lead poisoning in the pottery districts
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879LEAD POISONING IN THE POTTERY DISTRICTS.
exist to the number of 18 in Greater London or the parts ofWater London outside Greater London. Sir AlexanderBinnie thought that the metropolitan councils would findthemselves driven to take water in bulk from the LondonCounty Council. The difficulties attending this course havebeen already stated, and the representatives of the metro-politan counties, moreover, insist on being severed fromLondon both with regard to the supply and to the distribu-tion of water in case of the purchase of the present under-takings by the London County Council. The difficultieswhich have been pointed out having led the Commissionersto advise that the London County Council should not be thepurchaser, they proceed to report as to what authorityif the policy of purchase be adopted should acquire theundertakings. It is not desirable that several authoritiesshould become the purchaser. Any advantage which mightobtain from the purchase, whether financial or administra-tive, will arise only from amalgamation of the sources
of supply and distribution so that they may be usedeconomically and with a view to the needs of every part ofWater London. The feeling against purchase by a WaterBoard formed on the basis of population and rateable valueis emphasised by the metropolitan counties on severalgrounds, and the practical difficulty of creating any watertrust based on strictly representative principles was
shown by the history of a Government Water Bill intro-duced in the year 1896, which, owing to the opposition ofthe metropolitan counties, was so modified in Parliamentthat a clause enabling any county to take itself out of thewater trust was inserted and the Bill was dropped. The Com-missioners appreciate the great difficulty in advising as tothe constitution of a Water Board which will be accepted bythe various interests concerned and by Parliament, but con-sidering the importance and intricacy of questions relatingto future water-supply, the large amount of works which willhave to be undertaken, the difficulty of obtaining from eightseparate companies that unity of action which is necessaryfor bringing such works to a successful issue, the importanceof bringing about absolute coalescence of the water com-panies’ undertakings,-all these things lead to the conclusionthat the purchase and management by a single publicauthority will solve the question satisfactorily. The sug-gestions which are made with regard to the constitution of awater authority which should undertake these vast dutiesare as follows: the Water Board should be a permanentbody consisting of not more than 30 members; its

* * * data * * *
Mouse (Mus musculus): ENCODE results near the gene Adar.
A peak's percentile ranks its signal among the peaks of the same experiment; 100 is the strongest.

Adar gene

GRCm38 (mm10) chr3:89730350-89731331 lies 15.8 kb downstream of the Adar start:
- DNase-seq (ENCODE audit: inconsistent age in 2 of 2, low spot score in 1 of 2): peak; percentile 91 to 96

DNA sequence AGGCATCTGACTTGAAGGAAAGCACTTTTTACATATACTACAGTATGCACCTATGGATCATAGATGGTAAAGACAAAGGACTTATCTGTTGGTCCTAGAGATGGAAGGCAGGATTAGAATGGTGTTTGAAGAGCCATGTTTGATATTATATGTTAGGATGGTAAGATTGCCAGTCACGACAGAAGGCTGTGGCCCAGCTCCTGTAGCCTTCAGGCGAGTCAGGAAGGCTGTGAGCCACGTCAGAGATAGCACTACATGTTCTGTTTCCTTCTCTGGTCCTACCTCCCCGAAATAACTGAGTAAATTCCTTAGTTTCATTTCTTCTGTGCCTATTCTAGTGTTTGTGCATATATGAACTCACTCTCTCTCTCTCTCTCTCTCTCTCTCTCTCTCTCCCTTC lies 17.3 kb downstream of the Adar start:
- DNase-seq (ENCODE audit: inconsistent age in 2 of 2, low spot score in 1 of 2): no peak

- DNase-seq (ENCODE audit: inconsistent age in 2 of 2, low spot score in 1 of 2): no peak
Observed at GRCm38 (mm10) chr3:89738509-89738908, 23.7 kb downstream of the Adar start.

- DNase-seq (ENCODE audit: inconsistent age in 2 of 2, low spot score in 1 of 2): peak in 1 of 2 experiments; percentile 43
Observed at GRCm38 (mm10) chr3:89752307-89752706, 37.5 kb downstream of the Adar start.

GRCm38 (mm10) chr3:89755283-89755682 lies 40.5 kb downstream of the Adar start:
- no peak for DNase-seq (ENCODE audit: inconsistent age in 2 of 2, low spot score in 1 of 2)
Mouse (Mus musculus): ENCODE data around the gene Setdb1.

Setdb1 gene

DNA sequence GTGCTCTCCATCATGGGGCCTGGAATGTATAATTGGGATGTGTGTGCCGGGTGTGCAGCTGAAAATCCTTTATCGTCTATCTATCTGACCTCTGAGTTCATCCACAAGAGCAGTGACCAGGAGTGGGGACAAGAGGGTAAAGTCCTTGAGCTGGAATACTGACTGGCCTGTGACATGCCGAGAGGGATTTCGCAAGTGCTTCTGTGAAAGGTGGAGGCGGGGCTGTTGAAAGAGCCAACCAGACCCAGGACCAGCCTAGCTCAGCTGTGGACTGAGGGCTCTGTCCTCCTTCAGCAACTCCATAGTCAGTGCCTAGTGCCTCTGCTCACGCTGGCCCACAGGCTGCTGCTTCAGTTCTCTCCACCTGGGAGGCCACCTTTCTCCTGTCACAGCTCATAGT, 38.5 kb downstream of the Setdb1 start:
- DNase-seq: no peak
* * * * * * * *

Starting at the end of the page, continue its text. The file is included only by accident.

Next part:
proceedings should be brought under the observationof Parliament automatically and periodically ; and itshould include delegates from the Local Government Board.The suggested composition ie that the London County Councilshould appoint 10 members, the Conservators of the Thamesfour members, the County Councils of Middlesex, Surrey,Essex, Hertford, and Kent, the Lee Conservancy Board, andthe Common Council of the Borough of West Ham twomembers each. The chairman and vice-chairman should beappointed by the Local Government Board. The appointingauthorities should be empowered to fill any vacancy causedby the death or the resignation of a representative. Theoffices should be held for a definite (unspecified) number ofyears. The chairman and vice-chairman should receiveadequate salaries. The other members of the board shouldbe paid according to their attendances (as is now done inthe case of the Conservators of the river Thames). Theboard should be required to acquire the undertakings of themetropolitan water companies by agreement or by arbitra-tion. The boroughs of Croydon and Richmond are reason-ably entitled, if they wish it, to be made independent ofthe board. The board should be entitled to issue 3 percent. stock secured on the water charges of the whole area ;this should be made a trustee investment transferable atthe Bank of England. The Chamberlain of the City ofLondon should transfer all the money which has accumu-lated as the result of the sinking fund clauses, andthese clauses should be repealed at and from the date ofpurchase of the undertakings. The price of purchase shouldbe payable in cash at the option of either the vendors or thepurchasers. The vendors may be paid in the stock of theboard should the shareholders agree to that course. Shoulda sinking fund be required the probability of a deficit willarise and this will make it necessary to empower the Boarcto increase the water charges which the companies are